I recently had one of the most exciting adventures of my life. The afternoon started with a plan to drift lazily down the Loxahatchee River taking pictures of wildlife, as I would be blanketed by the shade from the 500-year-old Cypress trees. That plan was suddenly exchanged with an adventurous kayaking trip that I would never forget.
Canoeing and kayaking on the “Wild and Scenic”
Loxahatchee River is day full of adventure and beauty that is a must do for anyone in the Jupiter, Florida area. That afternoon I met Eric Baily who owns the canoeing and kayaking outfitter. We spoke briefly and he sent me out to meet Mike, his assistant, at the river’s edge. Mike set me up with my kayak and life preserver, gave me some brief instructions and pushed me off to experience the river.
I started down the river and was in awe at the magnificence and massiveness of the cypress trees that surround the river. These trees gave refuge to all forms of wildlife that I began to see immediately. Osprey and woodpeckers could be seen and heard in the trees above while plenty of river otters and Florida Red-Bellied turtles relaxed along the fallen branches along the river’s banks. The river’s name, Loxahatchee, actually means “the river of turtles.” As I cruised down the river I realized the appropriateness of the name.
As the sun peaked through the tress at the wider parts of the river, I was able to observe the fish that inhabit the river because the water was crystal clear. I saw Large Mouth Bass and Mullet swimming and feeding in the deeper sections of river.
After I led my kayak down the first of several dams, I came upon a narrow “S” in the river that led to another opening, this is where my adventure began. I came to the open area and saw three baby alligators sunbathing on a log protruding from the water. I paddled toward the three small gators only to notice the eight-foot mother gator sunbathing next to her babies! I was able to drift slowly and quietly to within ten feet of the mother and babies. I slowly pulled out my camera to get a close up shot of the family. I got the several pictures off before I felt I was drifting too close for my level of comfort. I snapped my last shot within ten feet of the family, and quickly turned and reached for my paddle. The quick turn and poor balance made my kayak lean just enough to allow water to rush into the boat causing it to flip and send me into the water right in front of the family of alligators! I FREAKED!
I franticly gathered my kayak, paddle essentials and dove for the nearest fallen branch, the whole while keeping a petrified eye on the family of gators only a few feet away. As I hung onto the branch I was able to pull my kayak, half-filled with water but right side up, underneath me. I dropped into the kayak only to have it sink with the combination of water weight and my added body weight. Now I am sitting in a sunken kayak in the middle of the river with a family of gators staring at me. I was very concerned. Again, I FREAKED! I ran across the shallow waters to the river’s bank pulling the sunken kayak and whatever was in the kayak behind. The whole while the family of alligators did not move an inch, watching me as if I was entertaining them. I finally was able to empty the kayak and get upright again. When I got back in and paddled away from the gators, it looked as if they were smiling at me and wanted to clap for the entertainment I provided.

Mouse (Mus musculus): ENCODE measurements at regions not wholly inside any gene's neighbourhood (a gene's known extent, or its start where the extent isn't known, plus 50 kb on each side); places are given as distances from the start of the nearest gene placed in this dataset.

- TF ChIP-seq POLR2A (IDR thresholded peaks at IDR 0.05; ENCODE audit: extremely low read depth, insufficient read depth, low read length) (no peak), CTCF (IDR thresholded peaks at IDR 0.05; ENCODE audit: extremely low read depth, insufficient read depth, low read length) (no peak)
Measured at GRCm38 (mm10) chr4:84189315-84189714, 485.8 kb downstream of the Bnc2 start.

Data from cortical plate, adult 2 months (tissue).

After I gathered myself and got my senses back I had noticed that I was missing my sunglasses, sandals and camera. At the time it was a small price to pay to have all of my limbs. I did leave that experience with something extra, an education. I learned that the gators along the river are not like those that are seen on television shows. The gators were not out to get me and were probably more afraid of me than I was of them.
I continued down the river until I reached the second and larger dam. The dam had an approximate four-foot drop, and this is where I decided I would turn and head back up the river. The trip down to the second dam took about 45 minutes, including my gator encounter. My trip back up the river took about an hour due to my paddling upstream.
Canoe Outfitters of Florida offers three trip packages for the different adventure seekers. I choose Trip #2, which is a two-hour ride that wraps slowly around the scenic river. Trip #1, is a five to six hour trip that takes you approximately eight miles down the river through Jonathan Dickinson State Park. This trip requires a little bit more effort and offers return transportation to the starting point. The third trip offered is the Guided Trip. This trip provides you with a guided tour and information about the various wildlife along the river. The tour also explains some of the river’s historical Seminole War battle sites.
The trips are offered five days a week (closed Tuesday and Wednesday), and the hours are from 8: 00 AM through 5:00 PM. The headquarters are located North of West Palm Beach in Jupiter, just West of I-95 and the Turnpike, off of SR 706. You can book on-line at www.canoes-kayaks-florida.com or by calling (561) 746-7053. Almost all forms of payment are accepted. The owner, Eric Baily, informed me that the best times to visit are in April and November when the river is most active. For a great lunch after the trip Eric recommends “Duffy’s”, a restaurant about a mile West on SR 706. I may bring my wife up here and try this again and stay at one the finer hotels in the area, like the PGA National Resort and Spa or the Breakers. This way we can play hard during the day on the river and get pampered at night at these resorts.
If you are a river adventure seeker and love nature in it’s natural environment, you must canoe or kayak the Loxahatchee River. You will enjoy an adventure through the most beautiful area Florida has to offer.
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